The poem “Marriage” - part two
A wedding group in Sicily, 2017
Here is the text of the poem, and the third of a series of comments on the ideas behind poems in Poems About Love.
Here I comment on the second part of the poem.
When push comes to shove
marriage is not about love.
And a wedding
is not “the happy ending”.
It is the beginning
of a long journey
with a contract to travel for the rest of your life
with someone you hardly know
by a route and towards a destination
that no-one knows.
2004 and 1 January 2023
The stories behind the poems
Behind many poems in Poems about love lie events that set me thinking.
I discussed the opening of this poem in an earlier post.
Marriage – comment 2
Of course, every mature person knows that “a wedding is not the happy ending”.
Yet weddings are so often treated as an end-of-story event, the culmination of years of hope and striving, a glorious achievement to be celebrated with no expense spared, as if the wedding is the real life fairy tale come true and the beaming couple will “live together,happy ever after”.
Most marriages are of relatively young people (under 35?) with little experience of life. It struck me that the marriage commitment was the greatest undertaking two people might ever make in their lives, yet their knowledge of each other, the world, how they and the world might change in the future was very slight.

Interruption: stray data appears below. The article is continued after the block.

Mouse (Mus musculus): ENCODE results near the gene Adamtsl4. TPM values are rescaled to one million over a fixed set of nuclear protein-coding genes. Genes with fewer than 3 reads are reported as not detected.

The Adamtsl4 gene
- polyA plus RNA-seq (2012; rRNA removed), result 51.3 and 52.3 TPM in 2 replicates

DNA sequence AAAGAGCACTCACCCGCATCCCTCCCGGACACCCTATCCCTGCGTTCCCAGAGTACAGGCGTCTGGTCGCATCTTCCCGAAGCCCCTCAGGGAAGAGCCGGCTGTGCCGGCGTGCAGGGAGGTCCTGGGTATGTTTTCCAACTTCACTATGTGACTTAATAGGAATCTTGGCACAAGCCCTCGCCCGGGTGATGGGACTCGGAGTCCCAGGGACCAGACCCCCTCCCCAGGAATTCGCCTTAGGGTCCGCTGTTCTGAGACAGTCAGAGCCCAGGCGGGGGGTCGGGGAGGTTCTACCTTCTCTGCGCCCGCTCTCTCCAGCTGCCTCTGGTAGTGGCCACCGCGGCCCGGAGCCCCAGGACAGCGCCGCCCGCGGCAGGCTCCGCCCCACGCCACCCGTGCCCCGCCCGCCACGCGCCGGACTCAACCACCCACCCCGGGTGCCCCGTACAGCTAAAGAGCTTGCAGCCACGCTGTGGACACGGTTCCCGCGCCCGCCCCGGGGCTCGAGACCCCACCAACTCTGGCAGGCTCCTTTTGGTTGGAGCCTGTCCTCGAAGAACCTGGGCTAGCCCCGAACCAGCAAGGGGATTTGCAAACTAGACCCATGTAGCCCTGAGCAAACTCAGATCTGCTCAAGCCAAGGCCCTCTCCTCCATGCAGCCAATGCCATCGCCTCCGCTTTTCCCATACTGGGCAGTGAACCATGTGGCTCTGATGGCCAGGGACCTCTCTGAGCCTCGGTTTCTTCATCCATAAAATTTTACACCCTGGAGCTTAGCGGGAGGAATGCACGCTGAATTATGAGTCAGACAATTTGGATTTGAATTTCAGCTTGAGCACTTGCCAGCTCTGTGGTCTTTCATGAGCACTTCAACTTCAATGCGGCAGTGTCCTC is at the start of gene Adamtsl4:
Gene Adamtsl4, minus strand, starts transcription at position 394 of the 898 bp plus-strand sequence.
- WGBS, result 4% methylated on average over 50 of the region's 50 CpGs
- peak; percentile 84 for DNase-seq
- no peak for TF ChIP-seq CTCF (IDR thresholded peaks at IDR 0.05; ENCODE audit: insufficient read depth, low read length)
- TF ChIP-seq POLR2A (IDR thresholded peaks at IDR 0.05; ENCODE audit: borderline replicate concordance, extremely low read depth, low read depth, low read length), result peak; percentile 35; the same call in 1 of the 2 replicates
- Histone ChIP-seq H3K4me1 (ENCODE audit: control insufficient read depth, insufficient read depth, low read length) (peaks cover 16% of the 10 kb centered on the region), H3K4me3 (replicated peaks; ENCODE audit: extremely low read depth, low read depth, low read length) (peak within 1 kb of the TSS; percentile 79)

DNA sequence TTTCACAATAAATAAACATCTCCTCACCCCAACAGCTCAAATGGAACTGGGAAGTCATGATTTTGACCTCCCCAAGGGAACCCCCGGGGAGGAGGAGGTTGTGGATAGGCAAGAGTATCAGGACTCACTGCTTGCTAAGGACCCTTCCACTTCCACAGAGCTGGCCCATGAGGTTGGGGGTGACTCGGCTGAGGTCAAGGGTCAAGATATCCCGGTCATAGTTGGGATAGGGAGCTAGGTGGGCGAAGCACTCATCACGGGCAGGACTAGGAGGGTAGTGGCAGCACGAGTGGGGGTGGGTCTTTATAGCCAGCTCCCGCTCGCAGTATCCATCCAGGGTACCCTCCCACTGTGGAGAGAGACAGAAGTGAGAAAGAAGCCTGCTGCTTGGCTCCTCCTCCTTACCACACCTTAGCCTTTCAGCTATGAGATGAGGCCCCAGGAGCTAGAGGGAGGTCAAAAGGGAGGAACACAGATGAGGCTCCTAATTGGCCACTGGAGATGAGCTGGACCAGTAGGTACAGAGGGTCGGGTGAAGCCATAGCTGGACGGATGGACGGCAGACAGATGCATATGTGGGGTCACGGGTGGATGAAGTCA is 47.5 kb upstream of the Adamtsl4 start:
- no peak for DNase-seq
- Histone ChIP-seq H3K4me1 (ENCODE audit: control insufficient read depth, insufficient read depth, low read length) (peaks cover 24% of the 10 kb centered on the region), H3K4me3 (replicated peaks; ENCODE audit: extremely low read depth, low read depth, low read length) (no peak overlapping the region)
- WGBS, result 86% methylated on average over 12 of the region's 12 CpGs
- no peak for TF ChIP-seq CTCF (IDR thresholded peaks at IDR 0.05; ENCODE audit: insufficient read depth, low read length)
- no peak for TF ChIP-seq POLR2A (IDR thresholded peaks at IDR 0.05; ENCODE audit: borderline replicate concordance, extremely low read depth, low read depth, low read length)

Weddings, therefore, are the beginnings of very risky enterprises.
So it surprises me that so many marriages can be described as happy or successful.
The poem raises the very important question of what does a happy marriage depend on in the face of so many unknowns?
Those marriages that are successful can’t put it all down to the common explanation that it was “luck”.
Although, having good health, having a good and reliable income, and living in a safe and prospering country – much of which is beyond personal control – is certainly a kind of luck that helps towards a happy marriage and a happy life.
What does it takes to make a marriage work? What is needed beyond a mutual attraction, mutual desire, “being in love”?
It would be interesting to compile a list of readers’ ideas.
One suggestion is that having a common interest is often a key factor, but in our village there is a woman, Bryony Hill, who was married to the famous football player and pundit, Jimmy Hill. She hated football. Her theory about their very happy relationship was that they got on so well together “because we were so different.”
I’d be interested to hear your view on this topic? You can comment either on facebook or my blog.
Read all the poems
You can read all the poems in the book by buying or downloading it on Amazon. LINK.If you get the book please give it a star rating. I’d love some feedback so I’d really welcome comments on the book.
More comments and background and poems to follow in future blog articles.